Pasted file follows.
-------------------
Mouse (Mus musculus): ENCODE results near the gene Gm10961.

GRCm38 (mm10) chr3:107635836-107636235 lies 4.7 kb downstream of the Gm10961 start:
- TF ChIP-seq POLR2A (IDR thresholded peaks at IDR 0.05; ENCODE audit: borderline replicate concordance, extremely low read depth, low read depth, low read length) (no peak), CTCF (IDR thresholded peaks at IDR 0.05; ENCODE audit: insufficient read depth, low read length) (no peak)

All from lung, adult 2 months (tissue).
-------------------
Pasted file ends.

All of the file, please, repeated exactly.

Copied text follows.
Mouse (Mus musculus): ENCODE results near the gene Gm10961.

GRCm38 (mm10) chr3:107635836-107636235 lies 4.7 kb downstream of the Gm10961 start:
- TF ChIP-seq POLR2A (IDR thresholded peaks at IDR 0.05; ENCODE audit: borderline replicate concordance, extremely low read depth, low read depth, low read length) (no peak), CTCF (IDR thresholded peaks at IDR 0.05; ENCODE audit: insufficient read depth, low read length) (no peak)

All from lung, adult 2 months (tissue).